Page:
Covering plywood with fiberglass

steveinak

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Ok i'm going to do my split house addition with plywood covered with fiberglass, my question is what is the correct way to do the edges of the plywood. Do i route/sand a radius on the edges and wrap a strip of mat around the edge and then cover the rest of the plywood with mat or do i leave the edges square and layup a narrow strip of mat on the flat edge and cut/grind it flush with the edge after it goes off/hardens then just butt up the mat covering the rest of the plywood. I'll be doing 2 coats of gelcote over the mat to finish things off. I only want to do this once so please set me straight on doing this the right way.
 

traditions

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Steve,I split the wheel house in my old wooden boat 18 years ago,and I just resin coated the glass and gelled it.It held up fine for years.All you need to do is keep the water out,and hot coaating and gell will do just that,and be lighter,just my opinion.If I was going to glass it with mat I would radius the edges and glass them first with 2 layers of ounce and a half,then do the flats seperate.Are you making removable panels,or glassing them in place?
 

tunaorlater

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What I would do is round the corner as much as possible. Then tape the corner with 1708 6 inch tape then matt on the rest of the wood. Kinda heavy but solid as a rock.
 

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Use a router, radius what you can with that and finish up by hand. I usually just use my big grinder for rounding edges on big pieces, but with a router you can have it already done when you put it up in place. Hard edges and fiberglass aren't the best of friends most of the time. There are many pilot houses in canada that are just 3 layers of mat. Hold up well apparently. I'd put some structure on everything, panel faces and the corners for sure, feather your mat and overlay while you're working the wet edge.
 
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steveinak

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Steve,I split the wheel house in my old wooden boat 18 years ago,and I just resin coated the glass and gelled it.It held up fine for years.All you need to do is keep the water out,and hot coaating and gell will do just that,and be lighter,just my opinion.If I was going to glass it with mat I would radius the edges and glass them first with 2 layers of ounce and a half,then do the flats seperate.Are you making removable panels,or glassing them in place?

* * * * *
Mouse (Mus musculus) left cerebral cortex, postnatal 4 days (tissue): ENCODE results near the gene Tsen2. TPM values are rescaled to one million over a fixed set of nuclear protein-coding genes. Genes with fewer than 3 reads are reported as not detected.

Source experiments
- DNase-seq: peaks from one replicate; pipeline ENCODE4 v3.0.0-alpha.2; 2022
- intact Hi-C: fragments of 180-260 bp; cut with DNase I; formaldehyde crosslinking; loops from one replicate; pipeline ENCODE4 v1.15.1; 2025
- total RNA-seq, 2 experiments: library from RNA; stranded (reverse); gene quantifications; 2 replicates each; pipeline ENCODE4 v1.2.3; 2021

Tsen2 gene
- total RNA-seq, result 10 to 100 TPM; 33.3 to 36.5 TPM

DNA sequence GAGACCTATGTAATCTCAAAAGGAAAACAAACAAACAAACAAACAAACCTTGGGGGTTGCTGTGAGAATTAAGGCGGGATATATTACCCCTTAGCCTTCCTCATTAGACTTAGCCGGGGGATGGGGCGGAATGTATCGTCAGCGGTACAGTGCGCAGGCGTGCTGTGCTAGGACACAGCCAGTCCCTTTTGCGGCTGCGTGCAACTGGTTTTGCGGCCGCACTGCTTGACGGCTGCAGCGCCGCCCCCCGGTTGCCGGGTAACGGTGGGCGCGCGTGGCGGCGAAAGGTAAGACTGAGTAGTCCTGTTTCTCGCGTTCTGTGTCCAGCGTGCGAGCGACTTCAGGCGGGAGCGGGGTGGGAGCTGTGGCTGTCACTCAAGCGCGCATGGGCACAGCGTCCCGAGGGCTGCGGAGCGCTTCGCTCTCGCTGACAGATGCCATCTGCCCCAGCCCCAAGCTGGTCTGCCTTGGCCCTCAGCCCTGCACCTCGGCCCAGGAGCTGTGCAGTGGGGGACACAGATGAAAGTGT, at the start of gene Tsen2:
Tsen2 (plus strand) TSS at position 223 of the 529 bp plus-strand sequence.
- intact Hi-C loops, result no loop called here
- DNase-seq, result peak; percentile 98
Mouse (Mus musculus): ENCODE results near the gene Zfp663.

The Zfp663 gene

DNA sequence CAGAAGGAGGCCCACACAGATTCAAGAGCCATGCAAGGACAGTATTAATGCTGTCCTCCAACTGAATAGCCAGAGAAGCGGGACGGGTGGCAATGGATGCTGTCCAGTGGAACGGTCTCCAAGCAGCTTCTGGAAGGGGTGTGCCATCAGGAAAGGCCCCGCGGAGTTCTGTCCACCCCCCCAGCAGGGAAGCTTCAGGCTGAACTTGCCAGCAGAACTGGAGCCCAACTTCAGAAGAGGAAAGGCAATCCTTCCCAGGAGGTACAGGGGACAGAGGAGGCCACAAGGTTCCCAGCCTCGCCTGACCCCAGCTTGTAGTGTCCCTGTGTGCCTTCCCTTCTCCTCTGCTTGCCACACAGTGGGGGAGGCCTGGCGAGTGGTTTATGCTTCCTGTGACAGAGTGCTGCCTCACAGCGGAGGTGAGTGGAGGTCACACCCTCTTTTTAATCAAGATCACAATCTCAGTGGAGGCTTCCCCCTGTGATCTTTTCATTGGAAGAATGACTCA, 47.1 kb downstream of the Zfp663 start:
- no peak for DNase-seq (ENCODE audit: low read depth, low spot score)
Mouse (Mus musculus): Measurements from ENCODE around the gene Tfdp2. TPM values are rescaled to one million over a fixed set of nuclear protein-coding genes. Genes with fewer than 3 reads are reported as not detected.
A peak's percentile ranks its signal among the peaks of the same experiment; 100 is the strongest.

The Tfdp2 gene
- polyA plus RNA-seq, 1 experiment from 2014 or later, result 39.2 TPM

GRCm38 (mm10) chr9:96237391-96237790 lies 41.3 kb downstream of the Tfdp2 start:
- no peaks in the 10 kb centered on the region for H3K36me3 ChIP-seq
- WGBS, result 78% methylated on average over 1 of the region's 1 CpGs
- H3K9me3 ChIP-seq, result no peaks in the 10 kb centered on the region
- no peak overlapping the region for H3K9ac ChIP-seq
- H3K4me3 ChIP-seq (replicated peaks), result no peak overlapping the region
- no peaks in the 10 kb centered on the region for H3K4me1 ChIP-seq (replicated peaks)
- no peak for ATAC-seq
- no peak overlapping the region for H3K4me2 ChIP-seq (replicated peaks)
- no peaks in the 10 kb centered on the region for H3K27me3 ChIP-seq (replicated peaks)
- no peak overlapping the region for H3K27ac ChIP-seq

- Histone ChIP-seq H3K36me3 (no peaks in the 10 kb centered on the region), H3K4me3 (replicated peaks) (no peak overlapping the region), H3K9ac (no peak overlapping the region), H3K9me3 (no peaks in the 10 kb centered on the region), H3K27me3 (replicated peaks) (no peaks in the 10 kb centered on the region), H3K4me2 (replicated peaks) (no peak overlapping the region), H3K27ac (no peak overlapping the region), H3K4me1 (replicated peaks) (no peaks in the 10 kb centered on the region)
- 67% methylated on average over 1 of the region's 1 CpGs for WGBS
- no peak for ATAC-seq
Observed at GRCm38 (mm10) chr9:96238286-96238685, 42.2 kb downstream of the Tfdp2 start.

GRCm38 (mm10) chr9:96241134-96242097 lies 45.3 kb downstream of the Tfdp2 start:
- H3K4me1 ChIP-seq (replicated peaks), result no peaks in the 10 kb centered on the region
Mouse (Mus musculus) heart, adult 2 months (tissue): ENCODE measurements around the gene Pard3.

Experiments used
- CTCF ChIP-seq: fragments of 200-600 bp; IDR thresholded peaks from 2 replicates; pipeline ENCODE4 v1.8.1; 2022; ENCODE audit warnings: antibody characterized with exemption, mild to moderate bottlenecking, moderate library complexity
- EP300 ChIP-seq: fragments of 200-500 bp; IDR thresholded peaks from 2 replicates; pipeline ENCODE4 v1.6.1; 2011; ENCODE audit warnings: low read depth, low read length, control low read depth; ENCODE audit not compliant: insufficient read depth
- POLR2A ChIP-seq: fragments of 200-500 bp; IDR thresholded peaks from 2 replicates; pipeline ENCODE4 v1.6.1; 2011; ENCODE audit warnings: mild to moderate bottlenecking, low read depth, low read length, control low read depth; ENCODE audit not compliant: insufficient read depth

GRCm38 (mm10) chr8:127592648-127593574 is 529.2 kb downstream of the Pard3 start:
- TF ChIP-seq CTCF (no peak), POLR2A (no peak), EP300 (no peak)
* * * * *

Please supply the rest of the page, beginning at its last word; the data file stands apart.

Yup i'm going to make the panels removable so if i need access to the right side of the engine i can just remove the panels.
 

steveinak

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Thanks for the advice guys, my plan was to round over all the square edges tape them first then do the bigger flat areas last.
 

unclefish

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I have built some nice framed rounded corner boxs like this round the edge of a 2 by then rabbit the 2 leading edges the thickness of your plywood .makes a nice rounded corner for glass to go around
 

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Thanks for the advice guys, my plan was to round over all the square edges tape them first then do the bigger flat areas last.

You will save SO MUCH frustration if you lay your panels down flat and glass the entire surface, that way when you put them in place you only need to do your corners. Get gravity to work with you.
 

MDI45

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You will save SO MUCH frustration if you lay your panels down flat and glass the entire surface, that way when you put them in place you only need to do your corners. Get gravity to work with you.
Steve ,i would take his advise...maybe you could glass your plywood then just screw them in place and remove them if needed??
 

steveinak

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You will save SO MUCH frustration if you lay your panels down flat and glass the entire surface, that way when you put them in place you only need to do your corners. Get gravity to work with you.

Thats what i was going to do, i can set up a table in my shop/barn and do one side at a time. Its still been cold out, 0 degrees this morning, so working in the heated shop is the only way i can get this done soon.
 

steveinak

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Steve ,i would take his advise...maybe you could glass your plywood then just screw them in place and remove them if needed??[/QUOT

My plan was to do the panels flat and i'm going to use aluminum angle to bolt the panels to. I'll take pictures once i get going for you guys to see.
 
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